Evaluation of Homelessness Prevention Innovation Fund Projects

DescriptionThe Homelessness Prevention Innovation Fund (HPIF) supported 8 projects with the aim of stimulating innovation in homelessness prevention. This report draws together lessons from across the HPIF projects to provide local evidence of effectiveness, national learning about homelessness prevention and lessons about effective evaluation practice.
ISBN9780755973088
Official Print Publication DateNovember 2008
Website Publication DateNovember 25, 2008

Listen

By Cathy Sharp and Lucy Robertson

ISBN 978 0 7559 7308 8 (Web only publication)

This document is also available in pdf format (656k)

CONTENTS

EXECUTIVE SUMMARY

CHAPTER 1: INTRODUCTION AND BACKGROUND
Context
Research Aims and Objectives
Methodology
Structure of the report

CHAPTER 2: HOMELESSNESS PREVENTION - DEFINITION AND INNOVATION
Defining homelessness prevention
The Homelessness Prevention Innovation Fund: Project Profiles
The Challenges for Monitoring and Evaluation

CHAPTER 3: INNOVATION IN HOMELESSNESS PREVENTION - CASE STUDIES
Case studies
Case Study 1: Safe as Houses ( SAH) - City of Edinburgh
Case study 2: Multi-Agency Training Tool - East Dunbartonshire
Case Study 3: East Lothian - Domestic Abuse Resource Pack
Case Study 4: CAB Rent Arrears Project - East Lothian
Case Study 5: Glasgow Housing and Employment Service
Case Study 6: Falkirk Anger Management
Case Study 7: Tayside Accommodation and Skills Project
Case Study 8: Women in Sport and Health ( WISH) Forth Valley

CHAPTER 4: HOMELESSNESS PREVENTION - WHAT WORKS?
Overall lessons about homelessness prevention
Ensure interventions draw on evidence of the needs and preferences of communities
Think about context: not everything transfers
Think about homelessness prevention as a process and an event
Map the links between activities and outcomes in advance
Clarify the focus of the intervention
Address the barriers to joint working and better working relationships
Be clear about referral criteria and motivation
Address stigma - make it 'normal'
Think about the timing of the intervention
Build and maintain strong partnership arrangements
Be flexible and responsive within a broad framework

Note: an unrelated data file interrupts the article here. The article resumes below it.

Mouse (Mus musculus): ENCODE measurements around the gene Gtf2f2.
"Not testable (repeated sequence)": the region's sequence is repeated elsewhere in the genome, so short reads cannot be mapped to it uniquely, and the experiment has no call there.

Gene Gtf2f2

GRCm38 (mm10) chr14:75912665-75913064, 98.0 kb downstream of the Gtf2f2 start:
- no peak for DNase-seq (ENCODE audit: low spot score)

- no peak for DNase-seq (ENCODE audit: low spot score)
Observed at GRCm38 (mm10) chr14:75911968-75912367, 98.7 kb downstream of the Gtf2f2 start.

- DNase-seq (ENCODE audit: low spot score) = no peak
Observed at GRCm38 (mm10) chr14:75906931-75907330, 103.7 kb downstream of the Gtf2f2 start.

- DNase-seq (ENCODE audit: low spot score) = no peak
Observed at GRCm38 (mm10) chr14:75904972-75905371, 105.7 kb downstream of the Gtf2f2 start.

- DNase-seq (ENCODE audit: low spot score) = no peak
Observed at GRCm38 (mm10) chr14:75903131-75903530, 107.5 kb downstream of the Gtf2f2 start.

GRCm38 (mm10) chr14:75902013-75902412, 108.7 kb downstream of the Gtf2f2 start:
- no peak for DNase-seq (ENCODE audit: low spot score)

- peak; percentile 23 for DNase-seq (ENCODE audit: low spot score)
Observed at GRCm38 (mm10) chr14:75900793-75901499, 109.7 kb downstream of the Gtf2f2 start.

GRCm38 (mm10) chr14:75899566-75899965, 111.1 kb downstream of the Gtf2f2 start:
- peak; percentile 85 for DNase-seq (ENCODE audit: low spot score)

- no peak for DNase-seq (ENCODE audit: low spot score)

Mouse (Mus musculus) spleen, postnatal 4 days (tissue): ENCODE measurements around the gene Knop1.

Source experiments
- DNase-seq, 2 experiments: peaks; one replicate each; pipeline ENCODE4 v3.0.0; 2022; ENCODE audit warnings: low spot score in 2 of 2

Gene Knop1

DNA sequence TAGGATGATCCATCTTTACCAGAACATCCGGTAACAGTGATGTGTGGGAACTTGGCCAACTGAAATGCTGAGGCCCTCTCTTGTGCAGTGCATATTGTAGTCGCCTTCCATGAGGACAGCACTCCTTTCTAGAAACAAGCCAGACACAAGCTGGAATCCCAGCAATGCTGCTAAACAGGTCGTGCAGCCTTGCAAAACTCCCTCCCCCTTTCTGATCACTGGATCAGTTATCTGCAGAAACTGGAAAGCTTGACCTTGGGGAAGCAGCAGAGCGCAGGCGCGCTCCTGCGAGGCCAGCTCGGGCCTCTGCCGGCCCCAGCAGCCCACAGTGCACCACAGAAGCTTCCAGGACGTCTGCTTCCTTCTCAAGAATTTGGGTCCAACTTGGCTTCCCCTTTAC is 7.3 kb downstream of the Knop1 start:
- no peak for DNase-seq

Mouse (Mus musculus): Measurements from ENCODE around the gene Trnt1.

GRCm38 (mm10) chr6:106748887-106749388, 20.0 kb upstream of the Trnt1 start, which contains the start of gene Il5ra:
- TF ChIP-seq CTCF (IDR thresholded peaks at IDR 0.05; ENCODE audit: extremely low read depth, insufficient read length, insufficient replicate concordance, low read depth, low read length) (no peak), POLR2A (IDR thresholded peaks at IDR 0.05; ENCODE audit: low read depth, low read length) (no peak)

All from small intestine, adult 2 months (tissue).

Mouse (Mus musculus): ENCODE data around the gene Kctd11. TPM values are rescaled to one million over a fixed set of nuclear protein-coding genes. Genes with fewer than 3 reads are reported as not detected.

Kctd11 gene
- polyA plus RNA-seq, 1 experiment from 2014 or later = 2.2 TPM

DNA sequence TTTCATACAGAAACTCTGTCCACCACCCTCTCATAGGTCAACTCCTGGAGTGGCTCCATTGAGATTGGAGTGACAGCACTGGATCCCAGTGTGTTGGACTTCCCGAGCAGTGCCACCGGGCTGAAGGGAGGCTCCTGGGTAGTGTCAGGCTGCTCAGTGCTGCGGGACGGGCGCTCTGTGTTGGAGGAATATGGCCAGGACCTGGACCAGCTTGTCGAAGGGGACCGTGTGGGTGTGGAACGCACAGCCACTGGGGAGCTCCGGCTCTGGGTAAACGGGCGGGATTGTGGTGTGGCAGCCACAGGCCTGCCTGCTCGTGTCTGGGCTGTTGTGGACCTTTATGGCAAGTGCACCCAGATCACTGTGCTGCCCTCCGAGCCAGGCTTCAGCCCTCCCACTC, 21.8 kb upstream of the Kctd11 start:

Remodel existing housing support models for young people leaving care
Address barriers to access and sustainability
Provide options to stay put: break the link between domestic violence and homelessness
Make a sanctuary option core business: 'part of the way of working'
Provide information about rights and options

CHAPTER 5: LESSONS FOR THE EVALUATION OF HOMELESSNESS PREVENTION AND PROGRAMME DESIGN
Lessons of evaluation practice for funders and commissioners
Be clear about expectations
Allow time to develop robust proposals
Recognise a variety of sources of evidence to inform practice
Prioritise evaluation and provide support early on
Expect an outcome focus in project proposals
Make the monitoring and evaluation framework meaningful
Be proportionate in expectations and identify funding for evaluation
Lessons for projects and evaluation methodology
Evaluate in partnership - agree what success would look like
Measure and map outcomes
Be formative, flexible and appreciative
Review administrative recording systems
Consider how to make best use of any external input
Involve clients in a real not tokenistic way

CHAPTER 6: SUMMARY AND CONCLUSIONS
What is effective homelessness prevention?
Lessons for programme development and evaluation practice
Practical steps for more effective practice
Concluding comments

ANNEX 1: GOOD PRACTICE GUIDANCE

ACKNOWLEDGEMENTS

The authors would like to thank all the eight HPIF projects for their participation in this work. Any errors or omissions are the responsibility of the authors. They are also responsible for the views expressed and conclusions drawn.

The views expressed in this report are those of the researcher and
do not necessarily represent those of the Department or Scottish Ministers.

This report is available on the Scottish Government Social Research website only
www.scotland.gov.uk/socialresearch.